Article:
What does “collaboration” mean to you? Share it in the comments below!

Why you should join Public Allies

8 Jun

This is one in a series of Ally Snapshot blog posts on the theme, “Why Public Allies?” If you are thinking of service work, please read on. If you know someone who might be interested, please share!

You’ve heard about Public Allies, you’ve read the blog, checked out the website, googled around… and you’ve ended up here. I’m glad that you did because after being part of Public Allies Maryland for the past two years I will tell you exactly why you should join this truly wonderful and life changing program.

Before I answer your question “Why should I join Public Allies?” I want you to ask yourself the following questions:

  1. Do I want to make a difference in my community?
  2. Do I see a need in my community and want to help even though I may not be sure exactly how to do it?
  3. Am I interested in learning more about the nonprofit sector and how I can build a career while making a difference?

If you answered yes to even one of these questions, you’re ready for service work. Why should you pick Public Allies over any other AmeriCorps or service program? What makes it so great? What sets Public Allies apart? Why should you join Public Allies?

The 5 Reasons You Should Join Public Allies

  1. Public Allies believes in you. At Public Allies they believe that everyone can lead and that leadership is an action you take, not a position you hold. This is the number one reason I joined Public Allies. I always knew I had the power to make a difference in my community and the world, but I wasn’t sure how I could do that and there weren’t many people out there who thought a receptionist at a veterinary hospital really had that much to offer. Public Allies knows that everyone has the potential and assets to make a difference.
  2. Leadership coaching and professional development trainings. Experts from the nonprofit sector and the community will be there every week to teach and answer your questions to help you develop the skills you already have and make you the next great leader you always knew you had the potential to be! It’s wonderful to have the opportunity to come together each week and learn as a community.
  3. Support. From your program managers, to your teammates on your team service projects, to your partner supervisors, and even the directors, you will be supported. They’ll be there to give feedback, they’ll be there when you’ve had an awesome day or the worst day, they’ll be there volunteering at your events, and cheering you on every step of the way! At Public Allies you really are family.
  4. True and intentional diversity. At Public Allies diversity is not just an ideal. Public Allies purposefully recruits diverse young leaders and works to promote and support leaders from all different walks of life. Diversity can mean so many things from racial, ethnic, class, background, perspective, experience, sexual identity, sexual orientation, gender, to educational and Public Allies intentionally works to include them all. On average, Allies are 67% people of color, 60% women, 50% college graduates (including some with graduate degrees), and 15% LGBT. Diversity is one of the reasons why I decided to join Public Allies because they don’t just talk about diversity or say we need diverse leaders; Public Allies actively does diversity and develops diverse leaders.To quote Susan Edwards from Everyone Leads by Public Allies’ CEO Paul Schmitz: Diversity is an action, not an ideal.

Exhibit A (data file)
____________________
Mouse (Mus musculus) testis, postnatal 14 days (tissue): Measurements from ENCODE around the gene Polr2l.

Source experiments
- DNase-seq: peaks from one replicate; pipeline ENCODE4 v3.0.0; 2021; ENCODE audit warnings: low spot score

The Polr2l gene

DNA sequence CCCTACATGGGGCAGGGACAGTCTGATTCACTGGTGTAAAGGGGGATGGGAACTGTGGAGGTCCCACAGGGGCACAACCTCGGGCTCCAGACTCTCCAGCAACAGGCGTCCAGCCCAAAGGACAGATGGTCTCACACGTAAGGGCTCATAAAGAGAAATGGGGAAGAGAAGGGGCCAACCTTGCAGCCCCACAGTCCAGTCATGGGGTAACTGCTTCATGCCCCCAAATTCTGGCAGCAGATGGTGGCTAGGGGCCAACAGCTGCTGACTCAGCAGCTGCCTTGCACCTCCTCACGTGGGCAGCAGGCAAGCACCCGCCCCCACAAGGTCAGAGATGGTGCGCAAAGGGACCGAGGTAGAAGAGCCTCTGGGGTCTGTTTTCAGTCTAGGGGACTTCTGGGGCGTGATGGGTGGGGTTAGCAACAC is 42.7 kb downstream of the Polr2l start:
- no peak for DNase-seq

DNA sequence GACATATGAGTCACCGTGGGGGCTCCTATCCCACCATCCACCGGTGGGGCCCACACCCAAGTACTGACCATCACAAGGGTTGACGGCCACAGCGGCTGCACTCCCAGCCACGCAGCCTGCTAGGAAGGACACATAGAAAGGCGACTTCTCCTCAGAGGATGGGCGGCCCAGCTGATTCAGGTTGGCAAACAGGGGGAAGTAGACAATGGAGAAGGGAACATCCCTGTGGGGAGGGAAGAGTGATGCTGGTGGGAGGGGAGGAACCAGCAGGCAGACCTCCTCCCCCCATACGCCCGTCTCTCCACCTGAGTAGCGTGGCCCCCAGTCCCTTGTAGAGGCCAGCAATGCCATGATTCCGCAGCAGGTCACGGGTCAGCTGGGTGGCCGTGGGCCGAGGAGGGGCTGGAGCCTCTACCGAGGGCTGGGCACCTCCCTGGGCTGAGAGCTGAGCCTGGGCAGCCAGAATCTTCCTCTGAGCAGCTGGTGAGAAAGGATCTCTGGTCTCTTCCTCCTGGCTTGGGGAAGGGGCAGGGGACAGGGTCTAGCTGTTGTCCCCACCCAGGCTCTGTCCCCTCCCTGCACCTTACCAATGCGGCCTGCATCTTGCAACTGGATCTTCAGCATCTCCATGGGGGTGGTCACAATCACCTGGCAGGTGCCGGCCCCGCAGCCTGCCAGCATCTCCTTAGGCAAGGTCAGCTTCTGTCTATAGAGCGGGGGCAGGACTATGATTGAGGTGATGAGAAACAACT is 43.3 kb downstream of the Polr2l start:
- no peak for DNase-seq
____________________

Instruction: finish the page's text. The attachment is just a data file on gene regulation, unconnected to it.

5. More than 3,000 alumni (and counting!) across the nation working in almost every sector are waiting for you to complete the program and use them as resources to keep developing as a leader and a professional. The end of my second year is fast approaching and the closer it gets the more important our strong alumni network becomes. Check out the Public Allies Alumni page on LinkedIn to get an idea of what alumni are doing now!

These 5 reasons are just the beginning of the many, many reasons why Public Allies is an amazing program to take part in. I hope you’ll join us at the site closest to you and discover all the benefits Public Allies has to offer for yourself.

Calling all Allies & Alumni: What is the number one reason you joined Public Allies? Let us know in the comments!

Three lessons The Muppets taught me about Leadership, Community Building & Taking Action

27 Feb

This year The Muppets made a triumphant return to the big screen! I was more than happy to welcome them back as childhood memories of Sesame Street and The Muppet Show came rushing back to me full force. I love everything about The Muppets, and I’m not ashamed to admit it! I love their googly eyes, furry faces, big mouths, and colorful plumage! But my love for The Muppets isn’t just felt deep.

There’s something more that makes them so endearing and gives them a home so close to my heart, but what is it?! Then it struck me, many of the values I have today can be traced back to the lessons I learned from the beloved Muppets of my youth!

In honor of The Oscars, I thought it would be appropriate to write about the important lessons I’ve learned from The Muppets—it may not win them a coveted Oscar, but they’ll be remembered longer than who won best screenplay.

Leadership